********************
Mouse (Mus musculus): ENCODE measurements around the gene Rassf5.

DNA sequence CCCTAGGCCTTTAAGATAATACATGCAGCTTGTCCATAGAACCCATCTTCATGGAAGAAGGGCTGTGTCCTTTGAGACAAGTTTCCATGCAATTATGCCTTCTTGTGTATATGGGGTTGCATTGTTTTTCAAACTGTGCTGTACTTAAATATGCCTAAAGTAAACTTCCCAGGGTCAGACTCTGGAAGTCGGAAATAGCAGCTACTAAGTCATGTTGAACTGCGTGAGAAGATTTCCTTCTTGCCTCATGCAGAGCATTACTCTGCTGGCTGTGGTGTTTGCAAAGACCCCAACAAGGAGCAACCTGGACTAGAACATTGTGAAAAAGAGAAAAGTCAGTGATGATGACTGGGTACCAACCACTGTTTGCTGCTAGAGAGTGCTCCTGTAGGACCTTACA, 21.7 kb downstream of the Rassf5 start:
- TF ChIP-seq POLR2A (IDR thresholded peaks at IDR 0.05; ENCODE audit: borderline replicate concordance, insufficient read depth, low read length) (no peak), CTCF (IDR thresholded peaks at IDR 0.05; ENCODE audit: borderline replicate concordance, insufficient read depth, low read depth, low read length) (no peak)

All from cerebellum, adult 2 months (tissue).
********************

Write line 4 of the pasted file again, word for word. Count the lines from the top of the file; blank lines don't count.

All from cerebellum, adult 2 months (tissue).